I have a trainer who comes three times a week and just listens to me moan. . . and I keep fit and keep moving. . . and I do watch what I eat. I am a vegetarian. . . I can't eat crazy food. I'm highly allergic to onions and garlic and spices. . . I've never had a pizza, never had a curry.
What can you do when you don't fit in? What can you do when life seems to be passing you by?" "Follow me. I want to show you something. See the horizon over there? See how big this world is? See how much room there is for everybody? Have you ever seen any other worlds?" "No. " "As far as you know, this is the only world there is, right?" "Right. " "There are no other worlds for you to live in, right?" "Right. " "You were born to live in this world, right?" "Right. " "WELL LIVE IN IT THEN! Five cents please.
Can anybody tell me why reporters, in making mention of lady speakers, always consider it to be necessary to report, fully and firstly, the dresses worn by them? When John Jones or Senator Rouser frees his mind in public, we are left in painful ignorance of the color and fit of his pants, coat, necktie and vest - and worse still, the shape of his boots. This seems to me a great omission.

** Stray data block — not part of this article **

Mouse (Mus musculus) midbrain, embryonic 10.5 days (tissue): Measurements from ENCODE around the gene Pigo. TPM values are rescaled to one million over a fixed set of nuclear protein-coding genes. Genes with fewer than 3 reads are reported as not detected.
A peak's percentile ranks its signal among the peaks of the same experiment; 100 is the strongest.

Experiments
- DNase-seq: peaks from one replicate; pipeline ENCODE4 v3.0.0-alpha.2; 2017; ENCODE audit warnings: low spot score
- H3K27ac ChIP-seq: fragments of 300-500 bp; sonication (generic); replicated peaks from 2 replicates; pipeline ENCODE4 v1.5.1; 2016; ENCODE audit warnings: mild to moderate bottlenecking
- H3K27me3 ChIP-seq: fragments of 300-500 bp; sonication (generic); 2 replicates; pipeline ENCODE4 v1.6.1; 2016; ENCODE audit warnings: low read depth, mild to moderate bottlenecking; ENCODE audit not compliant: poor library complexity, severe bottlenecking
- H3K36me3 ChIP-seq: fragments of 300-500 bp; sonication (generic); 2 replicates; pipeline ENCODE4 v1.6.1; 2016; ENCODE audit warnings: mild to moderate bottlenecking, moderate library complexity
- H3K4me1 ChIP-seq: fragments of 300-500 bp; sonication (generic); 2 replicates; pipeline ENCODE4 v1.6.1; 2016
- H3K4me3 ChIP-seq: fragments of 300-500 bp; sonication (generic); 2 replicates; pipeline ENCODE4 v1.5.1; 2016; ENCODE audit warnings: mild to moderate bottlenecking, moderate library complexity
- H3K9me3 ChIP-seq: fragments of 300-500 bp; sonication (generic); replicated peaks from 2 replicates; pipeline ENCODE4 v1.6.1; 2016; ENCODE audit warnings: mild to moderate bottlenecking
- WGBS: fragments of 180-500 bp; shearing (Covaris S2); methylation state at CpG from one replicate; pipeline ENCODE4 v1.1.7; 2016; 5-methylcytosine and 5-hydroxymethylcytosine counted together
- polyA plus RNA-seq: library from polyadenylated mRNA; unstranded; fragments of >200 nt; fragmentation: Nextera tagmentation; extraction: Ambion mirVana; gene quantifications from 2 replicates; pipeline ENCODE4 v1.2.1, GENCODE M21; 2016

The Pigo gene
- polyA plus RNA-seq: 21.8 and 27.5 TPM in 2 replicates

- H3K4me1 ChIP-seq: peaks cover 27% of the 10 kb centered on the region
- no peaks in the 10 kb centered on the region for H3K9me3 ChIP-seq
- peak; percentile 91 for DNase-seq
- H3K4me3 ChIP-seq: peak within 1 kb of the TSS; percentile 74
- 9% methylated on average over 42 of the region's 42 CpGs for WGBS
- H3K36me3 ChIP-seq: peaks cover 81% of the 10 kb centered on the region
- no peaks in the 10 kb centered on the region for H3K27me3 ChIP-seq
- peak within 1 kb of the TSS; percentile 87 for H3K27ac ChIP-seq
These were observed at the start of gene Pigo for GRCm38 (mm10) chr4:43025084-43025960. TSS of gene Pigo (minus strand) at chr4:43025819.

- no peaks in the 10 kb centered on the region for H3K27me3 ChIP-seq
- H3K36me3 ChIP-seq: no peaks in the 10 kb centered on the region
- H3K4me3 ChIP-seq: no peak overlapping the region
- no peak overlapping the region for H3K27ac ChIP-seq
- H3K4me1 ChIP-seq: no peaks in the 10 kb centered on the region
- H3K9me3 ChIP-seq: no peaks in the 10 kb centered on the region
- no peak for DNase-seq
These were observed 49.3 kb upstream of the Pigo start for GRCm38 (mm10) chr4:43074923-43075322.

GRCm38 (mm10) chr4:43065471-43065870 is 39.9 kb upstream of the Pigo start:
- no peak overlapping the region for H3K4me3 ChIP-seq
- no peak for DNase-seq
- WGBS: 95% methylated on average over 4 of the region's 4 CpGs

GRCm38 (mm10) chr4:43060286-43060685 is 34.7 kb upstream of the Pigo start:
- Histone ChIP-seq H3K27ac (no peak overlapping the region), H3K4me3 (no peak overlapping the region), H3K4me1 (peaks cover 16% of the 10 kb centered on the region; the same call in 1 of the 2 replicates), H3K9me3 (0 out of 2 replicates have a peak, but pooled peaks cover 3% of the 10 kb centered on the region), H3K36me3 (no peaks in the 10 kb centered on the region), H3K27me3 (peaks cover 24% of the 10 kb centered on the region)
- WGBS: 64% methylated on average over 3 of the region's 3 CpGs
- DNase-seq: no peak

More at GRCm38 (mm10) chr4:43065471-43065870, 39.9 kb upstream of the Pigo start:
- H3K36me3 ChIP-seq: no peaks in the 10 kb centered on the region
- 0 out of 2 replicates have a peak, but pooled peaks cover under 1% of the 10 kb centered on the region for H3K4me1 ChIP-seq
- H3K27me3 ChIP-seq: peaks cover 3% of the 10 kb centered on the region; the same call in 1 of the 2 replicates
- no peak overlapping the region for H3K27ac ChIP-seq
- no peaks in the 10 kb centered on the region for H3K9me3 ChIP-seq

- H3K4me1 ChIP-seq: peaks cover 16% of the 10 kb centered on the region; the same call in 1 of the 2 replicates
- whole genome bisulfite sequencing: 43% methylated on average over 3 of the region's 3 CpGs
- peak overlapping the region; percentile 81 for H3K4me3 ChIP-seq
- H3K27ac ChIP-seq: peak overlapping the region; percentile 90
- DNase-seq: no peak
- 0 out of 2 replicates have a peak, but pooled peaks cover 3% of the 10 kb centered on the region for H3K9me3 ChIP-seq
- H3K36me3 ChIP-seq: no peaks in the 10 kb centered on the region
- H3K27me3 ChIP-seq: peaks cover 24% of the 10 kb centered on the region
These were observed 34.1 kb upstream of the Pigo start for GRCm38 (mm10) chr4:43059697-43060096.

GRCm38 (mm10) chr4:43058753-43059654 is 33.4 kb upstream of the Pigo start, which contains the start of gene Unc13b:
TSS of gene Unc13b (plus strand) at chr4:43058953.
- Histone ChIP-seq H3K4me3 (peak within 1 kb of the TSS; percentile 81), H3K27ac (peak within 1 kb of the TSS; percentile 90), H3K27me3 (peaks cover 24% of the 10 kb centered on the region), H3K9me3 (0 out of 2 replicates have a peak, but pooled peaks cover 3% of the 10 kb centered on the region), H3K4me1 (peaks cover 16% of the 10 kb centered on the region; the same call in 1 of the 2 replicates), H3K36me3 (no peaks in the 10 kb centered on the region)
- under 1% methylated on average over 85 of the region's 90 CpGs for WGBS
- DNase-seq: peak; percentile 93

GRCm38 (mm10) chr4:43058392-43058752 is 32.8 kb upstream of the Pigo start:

This book is not about heroes. English poetry is not yet fit to speak of them. Nor is it about deeds, or lands, nor anything about glory, honour, might, majesty, dominion, or power, except War. Above all I am not concerned with Poetry. My subject is War, and the pity of War. The Poetry is in the pity.
At a banquet Caligula was suddenly seized with a fit of helpless laughter. The consuls reclining next to him asked if they might share in the imperial merriment. Caligula, wiping the tears from his eyes, managed to gasp, "You'll never guess! It suddenly occurred to me that I had only to give a single nod, and both your throats would be cut on the spot. "